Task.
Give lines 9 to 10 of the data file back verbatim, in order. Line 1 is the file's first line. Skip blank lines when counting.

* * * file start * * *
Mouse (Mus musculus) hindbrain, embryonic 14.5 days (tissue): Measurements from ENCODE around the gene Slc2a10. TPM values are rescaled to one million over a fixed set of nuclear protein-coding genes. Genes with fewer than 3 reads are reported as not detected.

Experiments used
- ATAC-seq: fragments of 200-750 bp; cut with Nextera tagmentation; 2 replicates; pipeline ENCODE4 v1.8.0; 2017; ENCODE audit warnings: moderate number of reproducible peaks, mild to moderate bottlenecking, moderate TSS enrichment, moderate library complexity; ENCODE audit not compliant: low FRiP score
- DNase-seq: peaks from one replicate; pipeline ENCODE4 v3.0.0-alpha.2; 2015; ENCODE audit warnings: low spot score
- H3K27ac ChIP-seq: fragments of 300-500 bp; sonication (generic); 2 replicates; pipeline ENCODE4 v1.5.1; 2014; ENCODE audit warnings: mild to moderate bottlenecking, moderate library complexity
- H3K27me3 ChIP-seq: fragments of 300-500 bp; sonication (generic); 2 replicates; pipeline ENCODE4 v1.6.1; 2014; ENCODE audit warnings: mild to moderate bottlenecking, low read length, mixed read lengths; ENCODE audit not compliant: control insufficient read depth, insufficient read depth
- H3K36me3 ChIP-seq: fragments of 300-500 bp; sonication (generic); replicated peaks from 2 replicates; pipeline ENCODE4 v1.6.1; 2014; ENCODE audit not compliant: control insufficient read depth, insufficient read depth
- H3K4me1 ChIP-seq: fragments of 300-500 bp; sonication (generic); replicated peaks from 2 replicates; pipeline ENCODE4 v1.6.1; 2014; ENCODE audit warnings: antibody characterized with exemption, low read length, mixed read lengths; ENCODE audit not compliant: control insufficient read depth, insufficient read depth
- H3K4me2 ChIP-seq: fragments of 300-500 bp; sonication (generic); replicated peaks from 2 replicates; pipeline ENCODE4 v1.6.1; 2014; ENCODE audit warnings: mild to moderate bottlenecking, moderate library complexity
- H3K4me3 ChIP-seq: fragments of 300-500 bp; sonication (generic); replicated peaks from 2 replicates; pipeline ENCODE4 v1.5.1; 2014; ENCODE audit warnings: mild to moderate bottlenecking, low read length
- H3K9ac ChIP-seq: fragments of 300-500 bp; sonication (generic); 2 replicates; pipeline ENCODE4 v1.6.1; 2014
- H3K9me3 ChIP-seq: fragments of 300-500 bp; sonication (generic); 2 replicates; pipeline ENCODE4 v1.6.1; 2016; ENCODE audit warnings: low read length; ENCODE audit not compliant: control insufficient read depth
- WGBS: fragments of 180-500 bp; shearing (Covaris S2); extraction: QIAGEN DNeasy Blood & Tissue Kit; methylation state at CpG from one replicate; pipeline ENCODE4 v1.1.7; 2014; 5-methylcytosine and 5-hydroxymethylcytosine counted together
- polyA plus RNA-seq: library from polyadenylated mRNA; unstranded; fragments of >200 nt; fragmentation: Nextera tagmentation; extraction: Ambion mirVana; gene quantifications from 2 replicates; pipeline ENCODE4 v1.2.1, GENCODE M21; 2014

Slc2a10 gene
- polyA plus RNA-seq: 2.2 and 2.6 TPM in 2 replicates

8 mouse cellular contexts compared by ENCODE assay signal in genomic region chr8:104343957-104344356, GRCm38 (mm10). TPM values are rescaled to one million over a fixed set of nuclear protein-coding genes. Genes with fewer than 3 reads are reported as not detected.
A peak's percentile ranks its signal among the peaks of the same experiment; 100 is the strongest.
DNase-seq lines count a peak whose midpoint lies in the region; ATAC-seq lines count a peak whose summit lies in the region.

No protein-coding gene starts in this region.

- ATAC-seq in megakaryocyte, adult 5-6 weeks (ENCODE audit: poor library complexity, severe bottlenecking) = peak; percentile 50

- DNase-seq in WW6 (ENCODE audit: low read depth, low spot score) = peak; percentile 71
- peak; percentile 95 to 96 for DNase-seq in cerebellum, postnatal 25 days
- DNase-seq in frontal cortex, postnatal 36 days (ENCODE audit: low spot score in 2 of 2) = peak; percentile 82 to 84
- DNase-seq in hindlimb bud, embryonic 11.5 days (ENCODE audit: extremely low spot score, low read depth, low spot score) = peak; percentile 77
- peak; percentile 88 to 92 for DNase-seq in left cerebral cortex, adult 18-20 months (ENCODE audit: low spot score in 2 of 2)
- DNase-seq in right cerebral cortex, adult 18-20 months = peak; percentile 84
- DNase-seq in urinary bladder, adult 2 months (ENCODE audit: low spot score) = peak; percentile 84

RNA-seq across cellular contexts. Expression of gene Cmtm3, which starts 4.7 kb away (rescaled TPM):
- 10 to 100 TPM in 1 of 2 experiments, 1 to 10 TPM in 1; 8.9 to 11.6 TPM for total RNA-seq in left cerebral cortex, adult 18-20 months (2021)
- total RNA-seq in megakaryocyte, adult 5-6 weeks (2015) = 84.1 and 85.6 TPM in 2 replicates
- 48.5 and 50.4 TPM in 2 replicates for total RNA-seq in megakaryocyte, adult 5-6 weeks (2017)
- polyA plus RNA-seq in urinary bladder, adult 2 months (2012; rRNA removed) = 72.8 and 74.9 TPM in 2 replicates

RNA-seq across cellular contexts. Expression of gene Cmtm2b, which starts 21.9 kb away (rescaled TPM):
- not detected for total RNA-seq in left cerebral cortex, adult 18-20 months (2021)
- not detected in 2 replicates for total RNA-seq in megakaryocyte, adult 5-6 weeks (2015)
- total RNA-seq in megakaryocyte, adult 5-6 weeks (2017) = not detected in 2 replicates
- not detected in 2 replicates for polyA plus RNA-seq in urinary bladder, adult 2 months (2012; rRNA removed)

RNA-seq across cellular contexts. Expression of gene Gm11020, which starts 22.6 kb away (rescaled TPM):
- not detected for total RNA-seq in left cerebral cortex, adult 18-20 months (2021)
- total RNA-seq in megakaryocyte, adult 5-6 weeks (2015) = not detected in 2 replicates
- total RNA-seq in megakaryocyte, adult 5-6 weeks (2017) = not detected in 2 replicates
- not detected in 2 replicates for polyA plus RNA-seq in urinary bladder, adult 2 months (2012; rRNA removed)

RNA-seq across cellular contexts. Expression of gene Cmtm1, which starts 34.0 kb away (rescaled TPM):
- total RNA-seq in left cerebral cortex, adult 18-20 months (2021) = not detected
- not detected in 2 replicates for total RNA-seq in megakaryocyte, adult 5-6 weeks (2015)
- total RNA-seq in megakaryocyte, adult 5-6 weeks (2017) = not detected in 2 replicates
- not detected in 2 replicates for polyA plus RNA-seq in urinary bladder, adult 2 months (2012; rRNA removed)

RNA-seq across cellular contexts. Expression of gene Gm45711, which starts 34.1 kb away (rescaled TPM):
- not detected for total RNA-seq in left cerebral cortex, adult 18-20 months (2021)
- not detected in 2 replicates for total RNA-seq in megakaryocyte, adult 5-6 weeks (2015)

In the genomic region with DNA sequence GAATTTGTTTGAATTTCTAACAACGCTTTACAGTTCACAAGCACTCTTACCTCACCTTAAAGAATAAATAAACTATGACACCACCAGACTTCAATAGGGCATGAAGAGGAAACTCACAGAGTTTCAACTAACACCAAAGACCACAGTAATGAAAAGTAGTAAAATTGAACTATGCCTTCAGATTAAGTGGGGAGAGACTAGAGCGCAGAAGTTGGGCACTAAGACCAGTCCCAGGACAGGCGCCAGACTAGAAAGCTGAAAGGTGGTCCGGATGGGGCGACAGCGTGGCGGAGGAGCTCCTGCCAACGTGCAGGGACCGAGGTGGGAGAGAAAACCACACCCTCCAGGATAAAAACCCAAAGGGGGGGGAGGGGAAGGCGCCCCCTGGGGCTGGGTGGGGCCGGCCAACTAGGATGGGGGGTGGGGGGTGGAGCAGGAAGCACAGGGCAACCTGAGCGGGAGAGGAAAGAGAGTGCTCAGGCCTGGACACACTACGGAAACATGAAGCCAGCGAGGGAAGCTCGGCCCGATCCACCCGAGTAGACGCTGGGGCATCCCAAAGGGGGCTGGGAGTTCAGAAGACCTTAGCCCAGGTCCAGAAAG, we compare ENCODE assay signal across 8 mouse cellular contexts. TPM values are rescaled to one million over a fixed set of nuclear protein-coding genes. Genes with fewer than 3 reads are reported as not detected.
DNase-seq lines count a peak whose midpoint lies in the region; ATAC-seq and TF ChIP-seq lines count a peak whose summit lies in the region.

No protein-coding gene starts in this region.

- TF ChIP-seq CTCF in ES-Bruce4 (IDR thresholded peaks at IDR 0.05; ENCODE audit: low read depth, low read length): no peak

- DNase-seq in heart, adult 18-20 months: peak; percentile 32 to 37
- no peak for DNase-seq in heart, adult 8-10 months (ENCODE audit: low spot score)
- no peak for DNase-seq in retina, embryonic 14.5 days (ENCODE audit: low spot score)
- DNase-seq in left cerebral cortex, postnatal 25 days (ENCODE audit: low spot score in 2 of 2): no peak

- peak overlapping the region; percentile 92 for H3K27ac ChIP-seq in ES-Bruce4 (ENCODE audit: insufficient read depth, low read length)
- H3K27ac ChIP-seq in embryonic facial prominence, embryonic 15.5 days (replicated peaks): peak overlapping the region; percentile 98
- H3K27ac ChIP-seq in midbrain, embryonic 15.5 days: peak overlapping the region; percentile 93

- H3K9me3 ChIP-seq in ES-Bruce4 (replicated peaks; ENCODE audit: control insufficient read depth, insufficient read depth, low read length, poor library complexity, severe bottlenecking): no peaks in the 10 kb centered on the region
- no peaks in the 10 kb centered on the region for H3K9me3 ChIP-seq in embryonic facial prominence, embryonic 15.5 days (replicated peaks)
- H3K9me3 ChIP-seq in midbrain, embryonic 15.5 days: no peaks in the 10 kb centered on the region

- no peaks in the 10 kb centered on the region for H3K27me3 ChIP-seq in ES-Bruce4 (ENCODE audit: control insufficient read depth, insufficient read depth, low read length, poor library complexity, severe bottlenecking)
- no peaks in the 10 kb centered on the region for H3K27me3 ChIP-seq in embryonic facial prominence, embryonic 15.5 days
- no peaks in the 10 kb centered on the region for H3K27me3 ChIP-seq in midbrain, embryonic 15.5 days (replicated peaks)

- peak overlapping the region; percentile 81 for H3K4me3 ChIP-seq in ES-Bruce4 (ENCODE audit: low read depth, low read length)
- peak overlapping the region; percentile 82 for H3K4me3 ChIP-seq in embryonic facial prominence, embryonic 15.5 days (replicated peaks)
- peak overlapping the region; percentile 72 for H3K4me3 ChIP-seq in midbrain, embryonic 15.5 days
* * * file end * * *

- H3K4me2 ChIP-seq: fragments of 300-500 bp; sonication (generic); replicated peaks from 2 replicates; pipeline ENCODE4 v1.6.1; 2014; ENCODE audit warnings: mild to moderate bottlenecking, moderate library complexity
- H3K4me3 ChIP-seq: fragments of 300-500 bp; sonication (generic); replicated peaks from 2 replicates; pipeline ENCODE4 v1.5.1; 2014; ENCODE audit warnings: mild to moderate bottlenecking, low read length